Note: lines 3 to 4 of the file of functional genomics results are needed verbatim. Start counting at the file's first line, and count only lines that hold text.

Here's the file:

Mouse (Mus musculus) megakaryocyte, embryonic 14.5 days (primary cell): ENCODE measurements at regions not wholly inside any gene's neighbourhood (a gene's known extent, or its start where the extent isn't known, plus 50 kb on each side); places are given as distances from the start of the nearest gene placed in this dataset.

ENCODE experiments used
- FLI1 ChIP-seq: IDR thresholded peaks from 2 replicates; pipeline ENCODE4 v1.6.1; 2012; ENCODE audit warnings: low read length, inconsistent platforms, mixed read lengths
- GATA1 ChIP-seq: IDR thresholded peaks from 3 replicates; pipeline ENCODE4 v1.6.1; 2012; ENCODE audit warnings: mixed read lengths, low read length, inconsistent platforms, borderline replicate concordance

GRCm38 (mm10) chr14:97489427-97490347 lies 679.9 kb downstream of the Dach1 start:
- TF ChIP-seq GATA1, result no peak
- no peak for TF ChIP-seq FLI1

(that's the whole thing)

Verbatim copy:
- FLI1 ChIP-seq: IDR thresholded peaks from 2 replicates; pipeline ENCODE4 v1.6.1; 2012; ENCODE audit warnings: low read length, inconsistent platforms, mixed read lengths
- GATA1 ChIP-seq: IDR thresholded peaks from 3 replicates; pipeline ENCODE4 v1.6.1; 2012; ENCODE audit warnings: mixed read lengths, low read length, inconsistent platforms, borderline replicate concordance